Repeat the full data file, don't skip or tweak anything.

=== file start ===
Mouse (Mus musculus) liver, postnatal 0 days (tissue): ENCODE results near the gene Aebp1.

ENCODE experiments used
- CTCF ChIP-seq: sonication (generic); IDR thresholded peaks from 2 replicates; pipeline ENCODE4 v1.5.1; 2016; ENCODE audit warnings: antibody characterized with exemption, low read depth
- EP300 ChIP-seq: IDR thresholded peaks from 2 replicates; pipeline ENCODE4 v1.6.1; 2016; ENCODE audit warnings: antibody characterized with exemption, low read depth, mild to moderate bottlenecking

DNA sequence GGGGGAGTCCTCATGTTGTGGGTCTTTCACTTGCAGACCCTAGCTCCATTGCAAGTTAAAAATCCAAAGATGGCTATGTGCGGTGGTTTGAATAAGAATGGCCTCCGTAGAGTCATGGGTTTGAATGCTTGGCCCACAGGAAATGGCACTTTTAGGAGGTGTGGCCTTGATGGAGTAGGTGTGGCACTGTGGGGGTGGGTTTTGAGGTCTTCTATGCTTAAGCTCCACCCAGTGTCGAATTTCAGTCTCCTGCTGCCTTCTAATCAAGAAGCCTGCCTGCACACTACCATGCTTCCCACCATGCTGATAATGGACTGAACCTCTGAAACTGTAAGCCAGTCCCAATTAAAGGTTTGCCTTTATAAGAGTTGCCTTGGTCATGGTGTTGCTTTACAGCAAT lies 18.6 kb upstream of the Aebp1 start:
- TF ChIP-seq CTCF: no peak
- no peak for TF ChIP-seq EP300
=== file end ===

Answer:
Mouse (Mus musculus) liver, postnatal 0 days (tissue): ENCODE results near the gene Aebp1.

ENCODE experiments used
- CTCF ChIP-seq: sonication (generic); IDR thresholded peaks from 2 replicates; pipeline ENCODE4 v1.5.1; 2016; ENCODE audit warnings: antibody characterized with exemption, low read depth
- EP300 ChIP-seq: IDR thresholded peaks from 2 replicates; pipeline ENCODE4 v1.6.1; 2016; ENCODE audit warnings: antibody characterized with exemption, low read depth, mild to moderate bottlenecking

DNA sequence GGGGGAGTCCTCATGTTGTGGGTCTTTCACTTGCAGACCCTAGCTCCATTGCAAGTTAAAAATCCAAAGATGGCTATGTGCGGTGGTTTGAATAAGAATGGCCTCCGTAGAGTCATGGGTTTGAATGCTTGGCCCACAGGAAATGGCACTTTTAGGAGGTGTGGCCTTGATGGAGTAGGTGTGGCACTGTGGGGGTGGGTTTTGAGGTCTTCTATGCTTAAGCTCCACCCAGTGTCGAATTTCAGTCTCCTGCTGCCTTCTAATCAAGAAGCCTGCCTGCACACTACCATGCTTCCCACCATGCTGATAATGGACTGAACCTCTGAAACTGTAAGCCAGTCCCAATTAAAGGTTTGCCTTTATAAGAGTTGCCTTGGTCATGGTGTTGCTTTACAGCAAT lies 18.6 kb upstream of the Aebp1 start:
- TF ChIP-seq CTCF: no peak
- no peak for TF ChIP-seq EP300